Explainer: Understanding the dangers of tropical cyclones

A man sits by the seafront in Sittwe in Myanmar’s Rakhine state on May 12, 2023, ahead of the expected arrival of Cyclone Mocha. Cyclone Mocha is forecast to make landfall on May 14 along the Bangladesh-Myanmar border, according to India´s meteorological office, packing winds of up to 175 kilometres (108 miles) per hour. —AFP

Tropical cyclones, known as hurricanes or typhoons, are nature’s most destructive weather phenomena, capable of causing widespread devastation and loss of life. As Cyclone Mocha approaches Myanmar and Bangladesh, it is essential to grasp the fundamentals of tropical cyclones and the associated perilous storm surges. This article presents key insights into these dangerous forces of nature and examines their potential consequences.

Tropical cyclones:

Originating over warm tropical waters, tropical cyclones are intense low-pressure systems characterized by powerful winds near their centre. These winds can extend for hundreds of kilometres, leading to heavy rainfall, flooding, and extensive damage to property and infrastructure.

Storm surges:

When tropical cyclones make landfall, they give rise to destructive storm surges. A storm surge refers to the abrupt rise in sea level caused by the cyclone’s forceful winds. This surge of water can surpass normal tide levels by several meters, resulting in devastating coastal flooding and significant coastal erosion.

Factors influencing storm surges:

Several factors contribute to the severity of storm surges, including the intensity and size of the cyclone, its forward speed, and the coastal topography. Features such as bays and estuaries can amplify the surge’s impact. Understanding these factors is crucial for accurate prediction and effective evacuation measures.

Vulnerable coastal regions:

Bangladesh, a low-lying delta country, is highly vulnerable to tropical cyclones due to its coastal geography, dense population, and exposure to the Bay of Bengal. The region experiences a regular cyclone season from April to December, resulting in substantial casualties and infrastructure damage. Efforts such as improved evacuation procedures and the construction of coastal shelters have been implemented to minimize the impact on vulnerable communities.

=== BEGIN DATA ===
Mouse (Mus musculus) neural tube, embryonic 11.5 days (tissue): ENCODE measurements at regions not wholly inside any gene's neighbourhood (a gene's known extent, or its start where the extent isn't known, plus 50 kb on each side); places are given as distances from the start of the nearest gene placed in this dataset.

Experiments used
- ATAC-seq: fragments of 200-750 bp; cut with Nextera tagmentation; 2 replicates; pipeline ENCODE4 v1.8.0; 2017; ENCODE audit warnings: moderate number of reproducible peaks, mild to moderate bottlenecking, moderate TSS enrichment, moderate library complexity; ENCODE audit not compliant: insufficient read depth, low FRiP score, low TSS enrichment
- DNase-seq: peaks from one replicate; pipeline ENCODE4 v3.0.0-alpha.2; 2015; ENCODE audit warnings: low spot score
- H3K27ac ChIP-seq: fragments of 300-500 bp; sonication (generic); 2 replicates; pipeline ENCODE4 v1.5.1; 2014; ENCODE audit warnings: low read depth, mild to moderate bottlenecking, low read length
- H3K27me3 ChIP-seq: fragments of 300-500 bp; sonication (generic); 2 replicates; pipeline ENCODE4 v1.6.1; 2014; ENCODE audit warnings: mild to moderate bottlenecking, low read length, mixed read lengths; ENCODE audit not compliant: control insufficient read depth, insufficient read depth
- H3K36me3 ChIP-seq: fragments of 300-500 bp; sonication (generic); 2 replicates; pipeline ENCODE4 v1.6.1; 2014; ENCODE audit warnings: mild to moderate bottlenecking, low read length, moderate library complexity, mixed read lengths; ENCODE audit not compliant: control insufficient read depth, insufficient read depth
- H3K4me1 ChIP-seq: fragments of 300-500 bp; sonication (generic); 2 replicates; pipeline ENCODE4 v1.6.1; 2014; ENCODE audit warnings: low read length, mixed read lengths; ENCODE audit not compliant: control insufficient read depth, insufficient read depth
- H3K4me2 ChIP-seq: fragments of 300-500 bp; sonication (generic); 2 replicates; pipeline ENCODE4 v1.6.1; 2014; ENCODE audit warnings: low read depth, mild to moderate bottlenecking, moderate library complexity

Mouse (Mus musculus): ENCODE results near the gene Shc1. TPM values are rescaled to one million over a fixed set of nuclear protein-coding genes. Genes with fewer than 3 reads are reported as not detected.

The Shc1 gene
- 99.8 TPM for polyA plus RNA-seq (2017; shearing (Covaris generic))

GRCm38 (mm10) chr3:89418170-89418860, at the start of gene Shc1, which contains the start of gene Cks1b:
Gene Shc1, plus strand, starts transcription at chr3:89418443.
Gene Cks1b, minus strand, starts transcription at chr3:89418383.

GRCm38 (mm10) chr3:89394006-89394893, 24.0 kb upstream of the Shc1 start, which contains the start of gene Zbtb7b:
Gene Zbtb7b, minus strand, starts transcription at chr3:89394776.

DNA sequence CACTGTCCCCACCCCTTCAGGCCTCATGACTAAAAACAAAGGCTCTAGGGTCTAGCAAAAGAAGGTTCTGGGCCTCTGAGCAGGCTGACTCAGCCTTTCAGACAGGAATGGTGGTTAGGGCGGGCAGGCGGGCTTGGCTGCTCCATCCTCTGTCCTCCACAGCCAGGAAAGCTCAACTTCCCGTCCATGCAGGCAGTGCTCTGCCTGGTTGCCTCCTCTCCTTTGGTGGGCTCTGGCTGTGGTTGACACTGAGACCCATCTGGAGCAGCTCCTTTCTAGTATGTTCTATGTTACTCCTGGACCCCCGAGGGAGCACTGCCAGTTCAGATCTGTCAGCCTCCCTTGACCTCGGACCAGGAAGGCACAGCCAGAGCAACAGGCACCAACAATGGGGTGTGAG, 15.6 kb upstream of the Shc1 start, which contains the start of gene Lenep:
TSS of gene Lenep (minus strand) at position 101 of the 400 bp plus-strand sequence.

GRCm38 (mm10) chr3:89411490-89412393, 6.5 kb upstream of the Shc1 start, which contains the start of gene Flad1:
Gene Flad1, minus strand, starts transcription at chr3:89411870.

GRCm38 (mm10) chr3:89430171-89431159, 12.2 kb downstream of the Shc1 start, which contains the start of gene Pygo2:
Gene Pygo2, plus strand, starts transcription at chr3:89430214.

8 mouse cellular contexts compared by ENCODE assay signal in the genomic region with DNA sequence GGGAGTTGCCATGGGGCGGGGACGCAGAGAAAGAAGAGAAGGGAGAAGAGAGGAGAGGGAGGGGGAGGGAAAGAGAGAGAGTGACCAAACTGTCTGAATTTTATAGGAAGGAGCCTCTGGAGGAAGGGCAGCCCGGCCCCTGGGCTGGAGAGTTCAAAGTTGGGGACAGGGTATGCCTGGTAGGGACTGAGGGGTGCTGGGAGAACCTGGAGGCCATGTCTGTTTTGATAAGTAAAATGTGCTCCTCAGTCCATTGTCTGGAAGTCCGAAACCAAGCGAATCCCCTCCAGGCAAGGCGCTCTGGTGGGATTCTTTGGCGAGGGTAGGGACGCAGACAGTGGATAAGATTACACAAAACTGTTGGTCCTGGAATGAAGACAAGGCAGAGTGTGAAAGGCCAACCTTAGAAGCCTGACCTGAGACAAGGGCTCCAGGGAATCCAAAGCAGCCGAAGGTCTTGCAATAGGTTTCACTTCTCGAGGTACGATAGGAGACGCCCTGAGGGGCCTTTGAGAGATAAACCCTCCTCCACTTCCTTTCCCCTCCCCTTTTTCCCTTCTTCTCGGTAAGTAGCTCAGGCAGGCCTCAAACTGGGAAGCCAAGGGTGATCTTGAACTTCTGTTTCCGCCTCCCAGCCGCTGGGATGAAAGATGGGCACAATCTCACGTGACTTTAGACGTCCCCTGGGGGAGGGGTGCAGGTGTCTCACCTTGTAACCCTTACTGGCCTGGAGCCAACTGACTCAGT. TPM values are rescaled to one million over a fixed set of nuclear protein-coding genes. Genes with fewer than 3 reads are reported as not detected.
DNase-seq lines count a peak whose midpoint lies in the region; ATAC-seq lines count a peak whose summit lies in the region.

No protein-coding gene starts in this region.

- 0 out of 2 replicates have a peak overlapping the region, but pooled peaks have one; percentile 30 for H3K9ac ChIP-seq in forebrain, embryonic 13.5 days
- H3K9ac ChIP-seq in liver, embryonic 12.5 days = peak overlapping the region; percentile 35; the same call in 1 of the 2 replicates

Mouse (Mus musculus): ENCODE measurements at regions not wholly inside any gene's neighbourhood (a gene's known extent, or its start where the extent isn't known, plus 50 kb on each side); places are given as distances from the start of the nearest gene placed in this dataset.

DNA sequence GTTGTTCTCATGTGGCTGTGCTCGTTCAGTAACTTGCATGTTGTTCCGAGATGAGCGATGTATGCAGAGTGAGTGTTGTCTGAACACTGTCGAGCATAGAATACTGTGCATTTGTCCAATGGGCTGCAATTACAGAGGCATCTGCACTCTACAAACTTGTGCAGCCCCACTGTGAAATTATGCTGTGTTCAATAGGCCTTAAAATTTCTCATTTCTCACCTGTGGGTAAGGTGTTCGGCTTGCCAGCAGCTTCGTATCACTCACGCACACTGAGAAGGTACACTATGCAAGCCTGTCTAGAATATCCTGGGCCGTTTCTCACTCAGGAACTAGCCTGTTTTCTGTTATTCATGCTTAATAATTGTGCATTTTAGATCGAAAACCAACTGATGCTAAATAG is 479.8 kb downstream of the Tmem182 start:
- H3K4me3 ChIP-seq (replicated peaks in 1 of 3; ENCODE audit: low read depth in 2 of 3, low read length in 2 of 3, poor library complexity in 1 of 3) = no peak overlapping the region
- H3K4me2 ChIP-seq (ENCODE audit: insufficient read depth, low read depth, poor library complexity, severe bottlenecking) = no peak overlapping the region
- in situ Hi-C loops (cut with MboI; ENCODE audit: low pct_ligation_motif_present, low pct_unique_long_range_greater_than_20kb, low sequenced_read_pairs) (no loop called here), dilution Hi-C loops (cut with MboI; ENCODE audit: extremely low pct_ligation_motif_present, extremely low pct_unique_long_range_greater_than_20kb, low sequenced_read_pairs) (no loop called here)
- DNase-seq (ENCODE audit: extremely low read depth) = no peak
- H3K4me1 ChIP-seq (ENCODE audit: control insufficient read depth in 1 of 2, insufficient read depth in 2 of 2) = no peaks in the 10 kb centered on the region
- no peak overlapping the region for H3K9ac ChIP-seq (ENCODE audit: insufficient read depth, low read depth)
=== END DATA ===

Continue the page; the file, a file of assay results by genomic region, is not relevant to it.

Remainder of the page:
Climate change implications:

Climate change contributes to the intensification of tropical cyclones and the associated storm surges. Rising sea surface temperatures and higher sea levels due to global warming enhance the destructive potential of these storms. It is crucial to address climate change and reduce greenhouse gas emissions to mitigate the risks posed by these extreme weather events.

Tropical cyclones and their accompanying storm surges pose severe threats to coastal areas, including Myanmar and Bangladesh as Cyclone Mocha approaches. Understanding the characteristics and impacts of these phenomena is essential for effective disaster preparedness and response. Emphasizing climate change mitigation and investing in resilient infrastructure can help safeguard vulnerable communities from the destructive forces of tropical cyclones and storm surges.

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